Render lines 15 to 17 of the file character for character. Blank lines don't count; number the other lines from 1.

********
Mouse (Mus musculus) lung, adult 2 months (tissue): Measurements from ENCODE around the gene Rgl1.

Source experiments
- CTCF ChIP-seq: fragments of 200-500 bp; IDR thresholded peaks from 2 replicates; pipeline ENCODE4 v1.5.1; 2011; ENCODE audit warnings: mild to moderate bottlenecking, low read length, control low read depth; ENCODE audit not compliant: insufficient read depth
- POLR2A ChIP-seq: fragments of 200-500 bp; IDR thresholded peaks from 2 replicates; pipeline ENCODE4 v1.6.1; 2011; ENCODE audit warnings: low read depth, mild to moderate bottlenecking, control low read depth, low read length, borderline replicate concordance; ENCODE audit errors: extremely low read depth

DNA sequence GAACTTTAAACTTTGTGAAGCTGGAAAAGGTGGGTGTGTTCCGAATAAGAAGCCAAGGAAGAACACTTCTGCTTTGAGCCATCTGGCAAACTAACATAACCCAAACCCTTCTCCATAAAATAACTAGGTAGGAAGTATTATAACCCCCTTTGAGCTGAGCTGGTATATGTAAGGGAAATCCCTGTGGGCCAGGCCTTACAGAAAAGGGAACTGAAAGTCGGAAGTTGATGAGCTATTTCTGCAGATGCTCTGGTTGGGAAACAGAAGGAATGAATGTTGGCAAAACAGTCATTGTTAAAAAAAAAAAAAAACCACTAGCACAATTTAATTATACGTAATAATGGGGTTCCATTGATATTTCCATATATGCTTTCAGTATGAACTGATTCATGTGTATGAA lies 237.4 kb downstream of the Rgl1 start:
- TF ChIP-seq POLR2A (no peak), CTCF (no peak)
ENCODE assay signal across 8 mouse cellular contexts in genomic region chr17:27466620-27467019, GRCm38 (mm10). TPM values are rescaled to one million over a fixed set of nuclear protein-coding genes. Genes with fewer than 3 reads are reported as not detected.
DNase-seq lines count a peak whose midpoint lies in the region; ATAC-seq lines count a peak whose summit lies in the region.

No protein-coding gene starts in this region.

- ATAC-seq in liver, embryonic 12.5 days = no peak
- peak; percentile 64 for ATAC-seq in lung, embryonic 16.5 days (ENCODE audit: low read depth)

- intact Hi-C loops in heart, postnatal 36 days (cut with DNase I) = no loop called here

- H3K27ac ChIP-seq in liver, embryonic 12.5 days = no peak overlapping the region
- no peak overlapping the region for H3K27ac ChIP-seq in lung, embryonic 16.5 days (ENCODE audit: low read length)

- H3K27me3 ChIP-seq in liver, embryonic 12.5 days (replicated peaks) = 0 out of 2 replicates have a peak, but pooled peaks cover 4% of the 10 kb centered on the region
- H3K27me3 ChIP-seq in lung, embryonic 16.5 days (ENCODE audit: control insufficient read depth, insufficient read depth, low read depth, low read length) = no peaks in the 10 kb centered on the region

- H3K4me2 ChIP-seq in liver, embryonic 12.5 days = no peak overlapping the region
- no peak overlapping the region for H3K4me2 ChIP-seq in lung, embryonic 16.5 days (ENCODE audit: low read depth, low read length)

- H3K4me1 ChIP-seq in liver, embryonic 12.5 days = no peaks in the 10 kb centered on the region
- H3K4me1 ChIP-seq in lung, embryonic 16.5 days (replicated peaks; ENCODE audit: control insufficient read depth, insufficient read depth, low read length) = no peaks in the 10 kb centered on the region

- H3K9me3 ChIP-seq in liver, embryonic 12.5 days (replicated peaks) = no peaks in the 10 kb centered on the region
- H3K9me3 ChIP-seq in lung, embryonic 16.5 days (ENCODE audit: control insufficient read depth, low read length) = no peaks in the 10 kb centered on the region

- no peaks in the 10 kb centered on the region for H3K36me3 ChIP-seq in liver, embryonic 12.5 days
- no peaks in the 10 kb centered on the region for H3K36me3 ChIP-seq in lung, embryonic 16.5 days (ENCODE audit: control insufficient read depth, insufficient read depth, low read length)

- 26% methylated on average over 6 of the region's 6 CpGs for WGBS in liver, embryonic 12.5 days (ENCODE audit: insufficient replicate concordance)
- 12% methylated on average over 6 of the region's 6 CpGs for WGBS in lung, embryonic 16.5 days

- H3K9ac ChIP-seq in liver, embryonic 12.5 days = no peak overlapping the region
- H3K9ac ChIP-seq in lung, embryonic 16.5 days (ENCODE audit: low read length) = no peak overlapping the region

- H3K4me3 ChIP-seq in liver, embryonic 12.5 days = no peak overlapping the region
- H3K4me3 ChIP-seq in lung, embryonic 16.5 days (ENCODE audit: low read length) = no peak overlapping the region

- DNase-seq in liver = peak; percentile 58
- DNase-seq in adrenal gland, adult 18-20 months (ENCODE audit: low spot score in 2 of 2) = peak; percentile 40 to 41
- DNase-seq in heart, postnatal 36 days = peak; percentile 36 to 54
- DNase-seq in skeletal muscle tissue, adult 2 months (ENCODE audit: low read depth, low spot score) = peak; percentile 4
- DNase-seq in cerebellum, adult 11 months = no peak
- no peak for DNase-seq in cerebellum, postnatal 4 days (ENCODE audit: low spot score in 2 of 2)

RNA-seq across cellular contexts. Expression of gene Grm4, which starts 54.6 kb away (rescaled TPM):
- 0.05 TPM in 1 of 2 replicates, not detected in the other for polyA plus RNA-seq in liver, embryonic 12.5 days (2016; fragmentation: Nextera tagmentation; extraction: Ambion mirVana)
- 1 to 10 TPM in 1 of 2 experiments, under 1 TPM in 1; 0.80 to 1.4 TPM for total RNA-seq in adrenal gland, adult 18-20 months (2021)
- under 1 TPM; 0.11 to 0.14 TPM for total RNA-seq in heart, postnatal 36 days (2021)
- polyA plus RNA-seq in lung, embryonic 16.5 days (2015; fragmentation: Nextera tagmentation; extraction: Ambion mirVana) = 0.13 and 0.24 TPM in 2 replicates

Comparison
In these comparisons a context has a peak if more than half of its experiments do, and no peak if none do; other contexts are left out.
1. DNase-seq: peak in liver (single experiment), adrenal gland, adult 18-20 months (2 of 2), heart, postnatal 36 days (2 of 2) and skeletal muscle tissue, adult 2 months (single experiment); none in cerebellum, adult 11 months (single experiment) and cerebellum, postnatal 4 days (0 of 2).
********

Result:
- H3K27me3 ChIP-seq in liver, embryonic 12.5 days (replicated peaks) = 0 out of 2 replicates have a peak, but pooled peaks cover 4% of the 10 kb centered on the region
- H3K27me3 ChIP-seq in lung, embryonic 16.5 days (ENCODE audit: control insufficient read depth, insufficient read depth, low read depth, low read length) = no peaks in the 10 kb centered on the region

- H3K4me2 ChIP-seq in liver, embryonic 12.5 days = no peak overlapping the region